“Lewis Black connects with our audience,” said EPIX President Mark Greenberg, welcoming the return to EPIX of the bestselling author and The Daily Show contributor. “His last special continues to draw heavy viewership on the network, on demand and online. Now, as EPIX expands to Internet connected devices like Xbox, Roku and others, we are providing fans with even more ways to see him.”

“I’m thrilled to be back,” Lewis Black added. “I don’t claim to understand the technology behind EPIX and all the platforms, but I’m thankful that they do. And I’ve been told by people barely out of diapers that it’s actually not complicated.”

In God We Rust joins a growing roster of A-list comedy events on EPIX which include “Craig Ferguson: Does This Need to be Said;” “Louis CK: Hilarious” (nominated for two 2011 Emmy awards); “Believe: The Eddie Izzard Story” (nominated for a 2010 Emmy); Lewis Black’s “Stark Raving Black” (which received a Grammy nod) and shows featuring David Cross, Seth MacFarlane, Janeane Garofalo and Kevin Smith. Music related events have included exclusive concerts by Britney Spears, Usher, Bon Jovi, Black Eyed Peas, and Madonna.

Check out what Lewis Black has to say about… Farmville.

Lewis Black‘s In God We Rust Premieres on EPIX March 17


1. Why play music?

Never really thought about doing anything else. Music got its hooks in early. I guess its the only art form that can immediately and completely change your emotional state to something totally unexpected. Something about melody and lyrics and groove that just tap into something in the brain.

2. Who are your influences?

My influences are kind of all over the map…80’s metal, Miles Davis, Coltrane, Mozart, Schubert…but the most directly relevant to my music would be melodic artists that come out of one or another tradition that the Beatles launched….Elvis Costello, Paul Westerberg, Tom Petty, Elvis Costello, Wilco…

3. What is success?

Being able to do good work that is challenging and rewarding…and making enough money to keep doing it.

4. Why should people buy your music?

Well, hopefully because they like it and want to listen to it. If you mean why should they “buy” it instead of stream it etc…because I am an independent artist, and everything I make from records goes right into making more records. If you want to hear more of my music, you can look at the money you spend on my stuff as investments for future rock.

5. Who do you love?

Family, friends, and anyone that cares enough about my music to listen, come to shows, write blog posts, share with friends, and help me keep doing what I’m doing.

6. What do you hope to achieve with your music?

Apart from world domination, I just want to keep making music that connects with people. Play more shows, make more records. more, more, more…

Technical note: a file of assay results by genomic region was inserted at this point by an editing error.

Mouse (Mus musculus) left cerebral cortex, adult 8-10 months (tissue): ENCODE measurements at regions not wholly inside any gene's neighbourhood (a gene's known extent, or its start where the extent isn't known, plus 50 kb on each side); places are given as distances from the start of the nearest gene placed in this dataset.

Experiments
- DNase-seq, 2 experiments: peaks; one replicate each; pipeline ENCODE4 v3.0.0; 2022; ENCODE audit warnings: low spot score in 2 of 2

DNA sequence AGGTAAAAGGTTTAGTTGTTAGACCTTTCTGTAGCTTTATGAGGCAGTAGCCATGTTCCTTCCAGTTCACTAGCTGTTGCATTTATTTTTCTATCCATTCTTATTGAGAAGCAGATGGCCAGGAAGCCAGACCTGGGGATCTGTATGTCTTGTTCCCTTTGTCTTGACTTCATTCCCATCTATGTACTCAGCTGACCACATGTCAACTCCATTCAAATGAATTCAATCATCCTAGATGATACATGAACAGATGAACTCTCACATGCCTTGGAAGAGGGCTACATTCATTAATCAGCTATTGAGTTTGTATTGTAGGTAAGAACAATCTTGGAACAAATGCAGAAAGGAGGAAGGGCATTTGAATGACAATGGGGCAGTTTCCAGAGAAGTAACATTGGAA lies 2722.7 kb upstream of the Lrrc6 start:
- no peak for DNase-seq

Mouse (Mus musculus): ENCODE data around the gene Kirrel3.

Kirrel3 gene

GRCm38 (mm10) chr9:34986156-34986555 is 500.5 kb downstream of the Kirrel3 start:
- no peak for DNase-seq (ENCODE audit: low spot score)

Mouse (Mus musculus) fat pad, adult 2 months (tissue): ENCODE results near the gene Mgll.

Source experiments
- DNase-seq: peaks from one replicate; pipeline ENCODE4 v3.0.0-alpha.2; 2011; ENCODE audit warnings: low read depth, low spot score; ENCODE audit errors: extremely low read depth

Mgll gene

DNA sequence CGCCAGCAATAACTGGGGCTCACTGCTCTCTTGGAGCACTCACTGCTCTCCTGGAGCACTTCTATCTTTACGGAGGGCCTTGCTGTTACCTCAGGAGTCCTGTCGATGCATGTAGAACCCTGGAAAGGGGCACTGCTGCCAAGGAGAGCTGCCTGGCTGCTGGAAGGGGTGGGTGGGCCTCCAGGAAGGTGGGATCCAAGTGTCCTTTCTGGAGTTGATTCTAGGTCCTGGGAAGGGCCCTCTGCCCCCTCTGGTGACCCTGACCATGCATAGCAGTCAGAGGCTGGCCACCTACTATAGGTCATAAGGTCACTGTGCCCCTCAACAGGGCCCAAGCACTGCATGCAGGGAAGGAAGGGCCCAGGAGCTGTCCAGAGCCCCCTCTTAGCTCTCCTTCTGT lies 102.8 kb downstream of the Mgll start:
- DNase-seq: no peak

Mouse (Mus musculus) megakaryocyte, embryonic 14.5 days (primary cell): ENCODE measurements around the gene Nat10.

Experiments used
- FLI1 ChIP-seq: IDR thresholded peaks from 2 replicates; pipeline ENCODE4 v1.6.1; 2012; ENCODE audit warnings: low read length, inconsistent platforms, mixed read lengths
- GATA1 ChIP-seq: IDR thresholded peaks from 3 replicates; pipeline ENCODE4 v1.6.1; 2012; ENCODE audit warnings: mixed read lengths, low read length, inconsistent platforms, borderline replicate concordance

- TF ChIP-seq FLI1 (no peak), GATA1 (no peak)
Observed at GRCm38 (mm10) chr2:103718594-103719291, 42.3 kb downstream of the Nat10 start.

7. Who comes to your gigs?

Fans, friends, other musicians. There’s considerable overlap there.

8. What is your favorite album?

Very difficult question. Probably either Abbey Road or Pet Sounds…but Damn the Torpedoes is up there too…also Imperial Bedroom…also Yankee Hotel Foxtrot. Sorry…I can’t choose just one.

9. What is your favorite song?

Again…hard to choose, but “What’s so Funny ‘Bout Peace, Love, and Understanding” is a pretty damn good tune.

10. How did you get here?

Started playing when I was 6. Listened to tons of music. Practiced a lot. Wrote a lot. Played in bands. Went to music school. Kind of the old fashioned way. Since I’m too old for American Idol, I’ll have to settle for the old “10,000 hours” model.

Jeff Litman‘s album Outside is available now. Read our review here.


A Concert For The Fans

Iconic ‘80s band Duran Duran played the Singapore Indoor Stadium and treated everyone to a Saturday night filled with a selection of their greatest hits and songs from their latest album, All You Need Is Now. The band gave a tremendous performance, emphasizing they are first and foremost a live band.

Opening the show in dramatic fashion with instrumental number “Return To Now”, leading into the lyrically poetic “Before The Rain”, the band then launched into an energetic rendition of “Planet Earth” and James Bond theme “A View To A Kill”. Mixing fast songs with ballads, the band delivered wave after wave of musical ecstasy.

Spending 2010 promoting All You Need Is Now, the band embarked on a tour spanning the globe in 2011, taking them through UK, Europe, North America, Dubai and Singapore. They will also be heading to Seoul, Hong Kong, Australia, and South America.

Midway through the tour, lead singer Simon Le Bon had encountered problems with his voice, forcing the band to take pause and wonder about a possible future without him. Tour dates were re-scheduled, so that he could recover, and after 3 months, they were back on the road again.

On Saturday night, Simon was in fine form. His voice was buttery smooth in “Come Undone” and showed no sign of strain throughout the evening, not even with hard-hitting tracks like “Wild Boys”.

With the band returning to the early ‘80s sound of their first 3 albums, it is evident that Duran Duran have come full circle. Through its ups and downs, changing band members and personal struggles, this band has survived. This concert was for the fans. Through the challenges, all they needed to do was to focus on the people right in front of them. The ones who’ve stuck by them through the years. Nothing else matters. All we need is now.

(Jeanette Chin)